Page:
How the SCRAM Ankle Bracelet Measures Blood Alcohol

This controversial device also detects tampering efforts

Alcohol Metabolism Chart
Transdermal Testing Explained. SCRAM Systems

Electronic ankle bracelets have been an effective way to monitor people under house arrest, and are now used to measure alcohol consumption by repeat offenders. The Secure Continuous Remote Alcohol Monitor, or SCRAM, reads the blood alcohol content of the person wearing it every 30 minutes and reports those readings to supervising agencies.

The SCRAM is not only used by the judicial system but has also been used with some success by alcohol treatment providers to monitor the alcohol consumption of patients.

The SCRAM is used to help patients maintain compliance with abstinence-based programs and identify patients that need further intervention.

Technology has advanced significantly since SCRAM first began offering alcohol monitoring systems to agencies in 1997. The company now offers two different devices - one that measures blood-alcohol content through the skin and another that provides remote breath testing to supervising agencies.

Different Types of SCRAM Monitors

The device that tests alcohol consumption through the skin (transdermal testing) is called SCRAM CAM (continuous alcohol monitoring). The device is strapped around the offender's ankle and sends test results to the base unit located in the offender's home.

Originally, the base unit communicated the test results to the supervising agency through the offender's telephone landline. Now the base unit can use cell phone or Internet connections.

If the offender is sentenced to home confinement or is given a curfew, the SCRAM CAM can also monitor for compliance. The device eliminates the offender's ability to miss a test or drink around testing schedules.

SCRAM Remote Breath Tester

A remote handheld device takes a photograph of the person has they blow into the machine, and uses facial recognition software to make sure the person taking the test is the person under supervision.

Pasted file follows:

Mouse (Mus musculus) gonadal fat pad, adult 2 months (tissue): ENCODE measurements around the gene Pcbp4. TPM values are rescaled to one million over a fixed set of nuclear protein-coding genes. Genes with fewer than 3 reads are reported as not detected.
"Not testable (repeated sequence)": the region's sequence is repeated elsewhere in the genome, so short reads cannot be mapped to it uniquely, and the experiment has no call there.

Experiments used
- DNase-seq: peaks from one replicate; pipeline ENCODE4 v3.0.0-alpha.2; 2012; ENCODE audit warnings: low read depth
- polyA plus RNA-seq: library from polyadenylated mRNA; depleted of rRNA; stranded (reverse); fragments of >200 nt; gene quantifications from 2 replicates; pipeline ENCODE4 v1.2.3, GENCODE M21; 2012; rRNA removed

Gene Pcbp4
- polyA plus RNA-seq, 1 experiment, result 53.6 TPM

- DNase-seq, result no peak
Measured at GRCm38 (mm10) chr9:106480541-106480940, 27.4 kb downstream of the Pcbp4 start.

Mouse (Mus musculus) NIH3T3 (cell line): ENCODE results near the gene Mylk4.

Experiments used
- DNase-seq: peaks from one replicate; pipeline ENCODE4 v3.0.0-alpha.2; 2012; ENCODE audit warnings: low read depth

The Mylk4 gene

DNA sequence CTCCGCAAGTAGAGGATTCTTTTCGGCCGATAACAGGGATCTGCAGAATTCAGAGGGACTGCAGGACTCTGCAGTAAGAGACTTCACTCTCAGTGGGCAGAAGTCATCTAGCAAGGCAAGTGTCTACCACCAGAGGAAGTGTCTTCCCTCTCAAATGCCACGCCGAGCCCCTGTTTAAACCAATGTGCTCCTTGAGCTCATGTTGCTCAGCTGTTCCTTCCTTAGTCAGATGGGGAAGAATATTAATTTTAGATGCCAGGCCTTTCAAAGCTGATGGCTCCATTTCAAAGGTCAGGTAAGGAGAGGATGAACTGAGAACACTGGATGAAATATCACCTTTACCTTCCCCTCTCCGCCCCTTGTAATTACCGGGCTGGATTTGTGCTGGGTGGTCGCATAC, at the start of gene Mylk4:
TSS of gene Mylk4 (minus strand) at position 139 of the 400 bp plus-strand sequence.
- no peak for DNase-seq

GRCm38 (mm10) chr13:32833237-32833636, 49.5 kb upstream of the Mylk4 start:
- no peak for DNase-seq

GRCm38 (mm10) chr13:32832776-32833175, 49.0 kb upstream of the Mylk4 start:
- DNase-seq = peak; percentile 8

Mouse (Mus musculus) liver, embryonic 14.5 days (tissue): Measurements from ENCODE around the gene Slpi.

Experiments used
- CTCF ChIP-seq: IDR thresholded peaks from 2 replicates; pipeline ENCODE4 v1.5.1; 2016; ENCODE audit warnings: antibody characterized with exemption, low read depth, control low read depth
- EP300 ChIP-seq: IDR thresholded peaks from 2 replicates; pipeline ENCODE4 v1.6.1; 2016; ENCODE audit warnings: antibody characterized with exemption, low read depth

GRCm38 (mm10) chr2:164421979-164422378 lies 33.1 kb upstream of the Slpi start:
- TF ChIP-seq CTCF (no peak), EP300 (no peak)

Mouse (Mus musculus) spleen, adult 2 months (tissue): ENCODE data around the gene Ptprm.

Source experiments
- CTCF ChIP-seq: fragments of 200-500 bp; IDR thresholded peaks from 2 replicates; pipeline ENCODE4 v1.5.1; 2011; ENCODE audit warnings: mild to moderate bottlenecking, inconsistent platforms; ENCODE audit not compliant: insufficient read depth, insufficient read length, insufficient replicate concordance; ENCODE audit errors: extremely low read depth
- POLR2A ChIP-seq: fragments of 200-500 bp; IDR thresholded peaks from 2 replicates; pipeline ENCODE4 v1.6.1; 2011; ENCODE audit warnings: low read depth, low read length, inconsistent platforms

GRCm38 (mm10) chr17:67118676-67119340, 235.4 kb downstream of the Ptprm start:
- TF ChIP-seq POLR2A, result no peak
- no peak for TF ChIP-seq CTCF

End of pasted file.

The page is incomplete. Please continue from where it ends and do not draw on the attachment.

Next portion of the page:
The remote breath tester also contains GPS technology which will record the GPS coordinates of the machine each time it conducts a test. If the offender misses a scheduled test, the machine records the GPS location at the time of the missed test.

Problems with SCRAM Monitors

In the early years of its use, the SCRAM devices had some limitations and problems. Some of these problems included:

  • Being too sensitive and giving false positives
  • Devices could be removed without providing an alert
  • Would not detect some "low level" drinking events
  • Could report false tamper alerts

These problems were noted in a series of studies of the alcohol monitoring devices funded by the National Highway Traffic Safety Administration (NHTSA). The research was conducted by programs monitoring drunk drivers and other alcohol-involved offenders several states.

One of the problems reported with alcohol monitoring devices was the reluctance of probation officers and caseworkers to participate in the program because they did not believe they would work.

In the New York 8th Judicial District, they found that if they convinced the doubting agents to wear the devices and test them themselves, they soon became advocates for the program.

SCRAM Can Lower Recidivism Rates

Another NHTSA-funded study looked at the use of SCRAM and recidivism among drunk driving offenders and concluded that the device was effective in monitoring alcohol abstinence. It found that the device could cut down on the need for probation or other court officers to do in-home monitoring, leading to reduced costs. 

The study also reported that offenders who remain abstinent while going through alcohol treatment programs had better outcomes compared to those who were not monitored and not abstinent.

Sources:

McKnight, A. S., et al. "Transdermal alcohol monitoring: Case studies." (Report No. DOT HS 811 603). Washington, DC: National Highway Traffic Safety Administration. (2012, August).

Tison, J., et al. "Comparative study and evaluation of SCRAM use, recidivism rates, and characteristics." (Report No. DOT HS 812 143). Washington, DC: National Highway Traffic Safety Administration. (2015, April)

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